Hyperloop has been a frequent topic in both tech and business circles as the transportation technology promises to completely transform the way and the speed with which we get from A to B
In an age when our time has never been more valuable, getting from A to B in the speediest of fashions is crucial.
It’s why the UK is investing billions of pounds into HS2 and, while it could speed up journey times across the UK significantly, this is only where the future of transportation begins.
The next stage in passenger transport’s evolution is Hyperloop, which offers faster-than-flight ground transportation at a fraction of the price.
First proposed by Tesla founder Elon Musk in 2012 as a “fifth mode of transport”, Hyperloop is intended to revolutionise travel by potentially completing journeys such as London to Edinburgh in as little as 45 minutes.
It might sound somewhat far-fetched, but the technology is getting closer and closer to becoming a reality. In light of its impending arrival, we breakdown the details.
What is Hyperloop?
Hyperloop transport works by propelling pods holding passengers through a narrow, elevated tube spanning the distance between their starting point and destination at up to 760mph – almost 200mph faster than a commercial airliner.
For his original LA to San Francisco Hyperloop idea, Musk – who isn’t actually involved with any development – estimated the development would cost less than $6bn (£4.4bn) and foresaw customer tickets costing no more than $20 (under £15).
Depending on the company, Hyperloop capsules will hold between ten and 30 passengers and, owing to the lack of air resistance in the low-pressure tubes, have the potential to transport thousands of people every day using external electric motors on the train. They would be powered by solar panels, if Musk’s original vision is to be adhered to.
The passenger pods will rest on air skis and use magnetic fields to further support them and guarantee a smooth and seamless trip.
The lightning-quick journey times mean pods could leave around every 30 seconds, if there was the demand for it, uniquely positioning Hyperloop as an on-demand public transportation service.
Who’s working on it and where?
Several companies are working on the technology, including Virgin, which partnered with American firm Hyperloop One in October 2017 to begin work on a prototype intended to propel customers over the 87-mile stretch between Dubai and Abu Dhabi in just 12 minutes.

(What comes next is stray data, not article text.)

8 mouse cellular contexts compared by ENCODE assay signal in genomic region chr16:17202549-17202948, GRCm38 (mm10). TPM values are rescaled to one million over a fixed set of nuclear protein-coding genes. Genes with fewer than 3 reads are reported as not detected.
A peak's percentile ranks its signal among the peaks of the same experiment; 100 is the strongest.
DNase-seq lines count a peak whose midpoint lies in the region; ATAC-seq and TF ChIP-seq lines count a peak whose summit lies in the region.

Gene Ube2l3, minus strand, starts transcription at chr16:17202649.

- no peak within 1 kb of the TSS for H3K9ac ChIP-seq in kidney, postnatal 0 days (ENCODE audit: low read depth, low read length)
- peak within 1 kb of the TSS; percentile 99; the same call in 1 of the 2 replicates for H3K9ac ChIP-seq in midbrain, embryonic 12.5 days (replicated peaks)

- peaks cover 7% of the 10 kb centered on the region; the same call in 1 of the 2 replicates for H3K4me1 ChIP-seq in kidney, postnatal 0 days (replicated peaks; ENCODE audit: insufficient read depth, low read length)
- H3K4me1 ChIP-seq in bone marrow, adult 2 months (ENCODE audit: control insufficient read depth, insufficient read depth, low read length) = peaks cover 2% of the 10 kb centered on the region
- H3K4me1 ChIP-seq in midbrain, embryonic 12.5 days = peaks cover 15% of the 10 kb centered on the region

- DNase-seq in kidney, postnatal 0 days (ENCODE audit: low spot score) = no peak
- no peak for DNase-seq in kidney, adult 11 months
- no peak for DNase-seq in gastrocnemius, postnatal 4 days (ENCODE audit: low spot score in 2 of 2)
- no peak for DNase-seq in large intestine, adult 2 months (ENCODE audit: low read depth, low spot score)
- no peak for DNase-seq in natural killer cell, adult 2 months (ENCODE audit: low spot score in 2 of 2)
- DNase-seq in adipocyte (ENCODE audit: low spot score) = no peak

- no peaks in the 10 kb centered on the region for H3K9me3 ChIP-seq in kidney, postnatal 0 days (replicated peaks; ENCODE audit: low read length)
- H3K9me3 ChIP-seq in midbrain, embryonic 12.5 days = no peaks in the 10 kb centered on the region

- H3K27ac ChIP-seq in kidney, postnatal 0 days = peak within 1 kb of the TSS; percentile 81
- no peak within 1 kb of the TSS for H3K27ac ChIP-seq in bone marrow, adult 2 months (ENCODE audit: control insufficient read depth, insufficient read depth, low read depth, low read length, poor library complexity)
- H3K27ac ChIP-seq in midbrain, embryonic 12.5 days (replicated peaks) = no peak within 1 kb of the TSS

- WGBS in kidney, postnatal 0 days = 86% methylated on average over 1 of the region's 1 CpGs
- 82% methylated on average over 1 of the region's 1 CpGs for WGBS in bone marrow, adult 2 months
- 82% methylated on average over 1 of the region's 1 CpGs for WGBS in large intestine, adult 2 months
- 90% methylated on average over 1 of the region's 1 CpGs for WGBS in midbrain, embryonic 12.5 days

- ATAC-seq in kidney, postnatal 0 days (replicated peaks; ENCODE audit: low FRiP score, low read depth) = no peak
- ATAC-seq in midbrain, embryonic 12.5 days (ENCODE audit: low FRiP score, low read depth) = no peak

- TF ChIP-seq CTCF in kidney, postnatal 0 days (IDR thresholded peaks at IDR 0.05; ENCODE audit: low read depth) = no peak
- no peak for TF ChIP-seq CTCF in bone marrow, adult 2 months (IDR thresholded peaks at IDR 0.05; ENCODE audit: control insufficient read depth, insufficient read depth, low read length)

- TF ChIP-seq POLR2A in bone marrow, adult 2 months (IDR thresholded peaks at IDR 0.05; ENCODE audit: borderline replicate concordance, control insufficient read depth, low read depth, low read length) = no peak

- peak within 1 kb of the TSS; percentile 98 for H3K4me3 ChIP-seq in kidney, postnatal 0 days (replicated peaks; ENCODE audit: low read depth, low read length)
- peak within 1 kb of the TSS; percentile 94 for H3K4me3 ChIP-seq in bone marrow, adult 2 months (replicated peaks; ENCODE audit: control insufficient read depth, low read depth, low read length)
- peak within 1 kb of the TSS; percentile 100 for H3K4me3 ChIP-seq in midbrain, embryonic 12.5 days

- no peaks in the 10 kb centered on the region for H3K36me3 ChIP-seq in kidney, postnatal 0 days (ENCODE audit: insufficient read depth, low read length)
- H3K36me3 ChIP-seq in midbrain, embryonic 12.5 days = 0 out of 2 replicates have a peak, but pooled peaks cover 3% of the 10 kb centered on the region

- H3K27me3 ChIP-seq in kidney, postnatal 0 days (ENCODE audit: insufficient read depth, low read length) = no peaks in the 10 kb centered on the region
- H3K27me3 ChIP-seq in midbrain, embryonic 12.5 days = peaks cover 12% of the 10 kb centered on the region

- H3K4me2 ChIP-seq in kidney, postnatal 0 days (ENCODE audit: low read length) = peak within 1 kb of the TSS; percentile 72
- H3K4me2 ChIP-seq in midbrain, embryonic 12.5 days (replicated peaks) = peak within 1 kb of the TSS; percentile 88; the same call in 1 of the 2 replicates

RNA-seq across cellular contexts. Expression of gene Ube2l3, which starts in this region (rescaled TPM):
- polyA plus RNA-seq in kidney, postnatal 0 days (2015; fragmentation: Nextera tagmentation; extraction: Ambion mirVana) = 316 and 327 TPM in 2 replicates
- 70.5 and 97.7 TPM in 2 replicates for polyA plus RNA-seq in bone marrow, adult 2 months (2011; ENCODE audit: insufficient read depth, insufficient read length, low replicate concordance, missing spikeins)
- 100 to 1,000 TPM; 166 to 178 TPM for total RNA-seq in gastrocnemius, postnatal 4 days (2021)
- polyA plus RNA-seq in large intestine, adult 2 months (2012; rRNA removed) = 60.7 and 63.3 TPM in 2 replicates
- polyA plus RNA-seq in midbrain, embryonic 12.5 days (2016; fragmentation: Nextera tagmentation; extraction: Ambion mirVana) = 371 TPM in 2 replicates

Hyperloop One, based in Los Angeles, is also looking to transport cargo and is working on a feasibility study with DP World – the Dubai Port Authority – with the aim of moving containers out of the Jebel Ali port in Dubai.
As well as this, Hyperloop One entered into a memorandum of understanding with the Government of Maharashtra in February this year to construct a route between Mumbai and Pune, taking just 20 minutes – 12.5% of the current three-hour journey time.
It also has plans to build a customer route between Helsinki and Stockholm tunnelling beneath the Baltic Sea to transport passengers in less than 30 minutes.
Dutch company Delft Hyperloop has its own design for the transport technology, known as Atlas, with a proposed route between Paris and Amsterdam.
Elsewhere, American research company Hyperloop Transportation Technologies (HTT) is currently obtaining permission from the Indian Government for a route between Chennai and Bengaluru – a distance of 345km to be traversed in 30 minutes.
That’s in addition to its proposed route between Bratislava, Brno and Prague, for which it signed an agreement with the Slovakian Government in January 2017.
When will it be here?
While the logistics, mechanics and potential locations of Hyperloop are rapidly taking form, the release date for the future of travel is a little more uncertain.
HTT is building a test track in Toulouse, France, to be completed next year but has not confirmed whether or when it will build a passenger-ready route.
It is also due to begin building a 10km track in Abu Dhabi, near the site of Expo 2020 and Al Maktoum International Airport, with the aim of having it operational by 2020. It is part of a gal to eventually connect Abu Dhabi to Al Ain, Dubai and Riyadh, Saudi Arabia.
Meanwhile, Hyperloop One has previously stated it wants to be carrying passengers by 2021 and was the first company to run a successful test with a pod in a tube.
CEO Rob Lloyd said last year: “From a technological point of view, we could have a Hyperloop One system in the United Arab Emirates in the next five years.”
Having come this far, Hyperloop transportation’s arrival is only a matter of time. But with the lengthy processes of gaining permission and testing feasibility, as well as raising funds for the substantial development costs, just how much long that will be is still up for debate.